Federal agencies, including the Federal Bureau of Investigation (FBI) and the Drug Enforcement Agency (DEA), regularly use confidential informants in order to secretly collect evidence against criminal suspects. These confidential informants are often criminals themselves – seeking lighter punishment for their own crimes, and, in some cases, a financial payday.
The federal government regularly pays confidential informants to obtain evidence and then testify in court. These payments come from federal tax money, and in some cases can reach into the millions of dollars. Needless to say, this gives confidential informants a strong self interest in providing damaging testimony and can make it extremely difficult for criminal defendants to be successful at trial.
Your Rights Regarding Use of Confidential Informants
Federal agencies use confidential informants both during investigations and in prison. During investigations, the FBI, DEA, and other agencies may pay confidential informants to either flip on their criminal partners or else infiltrate a criminal enterprise in order to gain first-hand knowledge of its activities. In these situations, since no one has been arrested, the government generally has broad leeway to use criminal informants to solicit incriminating information without worrying about anyone’s right to be represented by an attorney.
In prison, a jailhouse informant may be placed in a cell with a suspect in order to try to solicit a confession. However, if you have been arrested and read your Miranda rights (or if you should have been read your Miranda rights), the government cannot use a confidential informant to do things it cannot legally do on its own. This means that, if you have invoked your right to an attorney, it is generally unlawful for the government to hire a confidential informant to surreptitiously interrogate you without your knowledge.
On the other hand, if you voluntarily provide information to a confidential informant in prison, then the government may be able to use it against you in court. In any event, you will likely need to fight to identify the person who has testified against you (informants’ identities are tightly protected, and in some cases prosecutors can use their testimony without identifying them in court) in order to confront your accuser.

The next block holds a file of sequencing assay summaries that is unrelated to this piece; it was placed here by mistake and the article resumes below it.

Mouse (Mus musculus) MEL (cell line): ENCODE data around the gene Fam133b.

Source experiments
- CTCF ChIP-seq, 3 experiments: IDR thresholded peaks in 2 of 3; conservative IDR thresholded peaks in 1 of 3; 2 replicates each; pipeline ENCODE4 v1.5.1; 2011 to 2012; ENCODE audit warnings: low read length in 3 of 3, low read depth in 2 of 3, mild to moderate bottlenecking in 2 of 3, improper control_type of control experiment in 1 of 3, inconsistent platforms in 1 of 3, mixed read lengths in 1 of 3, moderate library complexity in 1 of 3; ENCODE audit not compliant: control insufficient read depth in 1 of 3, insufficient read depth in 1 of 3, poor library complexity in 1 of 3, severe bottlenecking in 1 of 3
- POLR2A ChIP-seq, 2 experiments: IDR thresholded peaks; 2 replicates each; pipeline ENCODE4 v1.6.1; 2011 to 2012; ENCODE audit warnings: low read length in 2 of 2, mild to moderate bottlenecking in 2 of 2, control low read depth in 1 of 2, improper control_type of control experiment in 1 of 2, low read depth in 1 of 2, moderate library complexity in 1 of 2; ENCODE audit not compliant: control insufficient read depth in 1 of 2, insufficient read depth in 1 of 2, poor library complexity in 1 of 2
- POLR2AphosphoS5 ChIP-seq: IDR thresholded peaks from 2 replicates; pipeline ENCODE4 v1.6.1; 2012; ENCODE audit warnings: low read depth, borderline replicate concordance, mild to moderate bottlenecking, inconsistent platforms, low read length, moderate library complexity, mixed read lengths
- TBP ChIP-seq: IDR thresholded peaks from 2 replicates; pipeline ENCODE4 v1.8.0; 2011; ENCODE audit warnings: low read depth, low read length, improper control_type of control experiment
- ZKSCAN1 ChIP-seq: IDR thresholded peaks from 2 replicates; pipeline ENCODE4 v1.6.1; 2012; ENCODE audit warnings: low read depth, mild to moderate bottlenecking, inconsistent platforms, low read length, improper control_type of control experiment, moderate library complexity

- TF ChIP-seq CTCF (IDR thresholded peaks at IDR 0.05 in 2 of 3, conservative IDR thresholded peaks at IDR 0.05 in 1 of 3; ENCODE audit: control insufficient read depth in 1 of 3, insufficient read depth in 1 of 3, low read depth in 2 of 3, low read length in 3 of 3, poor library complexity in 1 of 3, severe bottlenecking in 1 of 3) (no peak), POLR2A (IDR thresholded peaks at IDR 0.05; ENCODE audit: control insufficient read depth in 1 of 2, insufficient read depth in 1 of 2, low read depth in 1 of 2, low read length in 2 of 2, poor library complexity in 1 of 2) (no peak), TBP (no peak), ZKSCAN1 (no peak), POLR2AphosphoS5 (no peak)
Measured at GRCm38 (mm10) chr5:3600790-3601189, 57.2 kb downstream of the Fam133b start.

Uncovering Payments to Confidential Informants
If uncovering the identity of a confidential informant is a challenge, you can imagine that finding out how much they were paid can often be next to impossible. Federal agencies go to great lengths to hide what they pay their confidential informants – even though this information is critical to allowing a jury to afford appropriate weight to informants’ testimony. If someone has been paid to testify against you, this is information you deserve to know. At Oberheiden, P.C., we can help you protect your legal rights.
Speak with a Criminal Defense Lawyer at Oberheiden, P.C.
If you have been charged with a crime based upon information provided by a confidential informant, the criminal defense lawyers at Oberheiden, P.C. can make sure you receive a fair trial. Many of our attorneys are former prosecutors, and we are intimately familiar with the strategies the government uses to protect information about its informants. For more information, contact us to schedule a free case evaluation today.